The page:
Author(s): John Cooper
Elizabeth I came to the throne at a time of insecurity and unrest. Rivals threatened her reign; England was a Protestant island, isolated in a sea of Catholic countries. Spain plotted an invasion, but Elizabeth's Secretary, Francis Walsingham, was prepared to do whatever it took to protect her. He ran a network of agents in England and Europe who provided him with information about invasions or assassination plots. He recruited likely young men and 'turned' others. He encouraged Elizabeth to make war against the Catholic Irish rebels, with extreme brutality and oversaw the execution of Mary Queen of Scots. "The Queen's Agent" is a story of secret agents, cryptic codes and ingenious plots, set in a turbulent period of England's history. It is also the story of a man devoted to his queen, sacrificing his every waking hour to save the threatened English state.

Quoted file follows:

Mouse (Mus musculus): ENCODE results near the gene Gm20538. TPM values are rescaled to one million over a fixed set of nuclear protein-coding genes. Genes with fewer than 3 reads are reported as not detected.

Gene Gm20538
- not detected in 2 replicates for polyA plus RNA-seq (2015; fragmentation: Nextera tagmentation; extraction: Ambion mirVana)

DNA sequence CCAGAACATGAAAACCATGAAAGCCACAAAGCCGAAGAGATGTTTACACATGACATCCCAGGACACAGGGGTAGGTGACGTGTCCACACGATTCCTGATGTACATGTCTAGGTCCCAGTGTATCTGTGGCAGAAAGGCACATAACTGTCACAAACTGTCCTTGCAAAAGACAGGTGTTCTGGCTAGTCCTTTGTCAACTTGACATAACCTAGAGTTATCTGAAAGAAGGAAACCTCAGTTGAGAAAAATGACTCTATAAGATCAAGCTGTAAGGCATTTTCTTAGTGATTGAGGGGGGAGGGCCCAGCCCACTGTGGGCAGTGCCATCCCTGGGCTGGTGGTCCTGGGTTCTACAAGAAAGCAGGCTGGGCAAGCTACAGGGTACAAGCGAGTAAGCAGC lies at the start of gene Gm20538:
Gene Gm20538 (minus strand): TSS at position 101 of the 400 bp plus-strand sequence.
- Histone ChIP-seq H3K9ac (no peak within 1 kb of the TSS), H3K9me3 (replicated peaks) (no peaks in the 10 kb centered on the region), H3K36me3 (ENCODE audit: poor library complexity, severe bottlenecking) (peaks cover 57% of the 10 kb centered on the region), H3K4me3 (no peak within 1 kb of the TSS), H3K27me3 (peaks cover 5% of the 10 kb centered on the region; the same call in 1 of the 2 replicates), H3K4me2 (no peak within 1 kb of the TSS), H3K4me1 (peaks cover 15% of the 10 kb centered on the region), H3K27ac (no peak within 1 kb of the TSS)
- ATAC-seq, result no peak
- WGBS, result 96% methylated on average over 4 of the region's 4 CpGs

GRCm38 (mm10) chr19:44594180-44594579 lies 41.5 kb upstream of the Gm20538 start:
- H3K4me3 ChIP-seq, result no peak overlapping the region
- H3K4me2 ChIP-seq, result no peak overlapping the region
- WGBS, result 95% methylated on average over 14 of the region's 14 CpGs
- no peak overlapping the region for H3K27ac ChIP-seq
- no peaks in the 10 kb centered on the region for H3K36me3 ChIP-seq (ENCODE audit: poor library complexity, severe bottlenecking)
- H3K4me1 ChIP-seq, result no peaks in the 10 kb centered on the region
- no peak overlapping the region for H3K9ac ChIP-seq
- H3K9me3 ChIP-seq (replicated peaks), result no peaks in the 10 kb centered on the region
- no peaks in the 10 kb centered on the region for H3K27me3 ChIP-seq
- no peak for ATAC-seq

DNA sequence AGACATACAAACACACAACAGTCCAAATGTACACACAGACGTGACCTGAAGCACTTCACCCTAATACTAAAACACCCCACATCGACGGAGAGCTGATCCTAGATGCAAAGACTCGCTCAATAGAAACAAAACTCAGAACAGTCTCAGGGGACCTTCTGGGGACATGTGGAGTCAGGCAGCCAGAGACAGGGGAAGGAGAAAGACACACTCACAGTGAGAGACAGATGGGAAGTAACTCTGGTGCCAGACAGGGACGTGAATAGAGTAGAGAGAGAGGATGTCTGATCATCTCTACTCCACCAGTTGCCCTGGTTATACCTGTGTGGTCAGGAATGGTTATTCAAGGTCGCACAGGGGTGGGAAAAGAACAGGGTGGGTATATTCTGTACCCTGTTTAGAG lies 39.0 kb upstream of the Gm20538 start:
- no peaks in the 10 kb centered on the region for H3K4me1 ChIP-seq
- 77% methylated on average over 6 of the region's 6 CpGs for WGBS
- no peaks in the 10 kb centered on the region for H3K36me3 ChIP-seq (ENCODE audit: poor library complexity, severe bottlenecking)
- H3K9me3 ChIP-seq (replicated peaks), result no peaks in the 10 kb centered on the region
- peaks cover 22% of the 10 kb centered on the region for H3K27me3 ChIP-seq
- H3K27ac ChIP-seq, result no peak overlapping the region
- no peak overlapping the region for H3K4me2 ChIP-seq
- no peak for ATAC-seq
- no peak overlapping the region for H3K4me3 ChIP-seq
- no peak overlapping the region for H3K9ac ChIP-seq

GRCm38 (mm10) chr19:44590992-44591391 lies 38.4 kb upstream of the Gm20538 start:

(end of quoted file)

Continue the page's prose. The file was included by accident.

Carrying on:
The definitive book about Francis Walsingham, the first great English spymaster and the man who saved Elizabeth's regime and England's independence.
John Cooper studied and taught History at Oxford before moving to the University of York. His first book explored the power of propaganda in Tudor England, and he co-edited the catalogue of the 'Henry VIII: Dressed to Kill' exhibition at the Tower of London. He is currently working on the sixteenth-century Palace of Westminster. John enjoys giving public lectures on the Tudors and writing for the Times Literary Supplement. He lives in North Yorkshire with his wife, the author Suzanne Fagence Cooper, and their two daughters.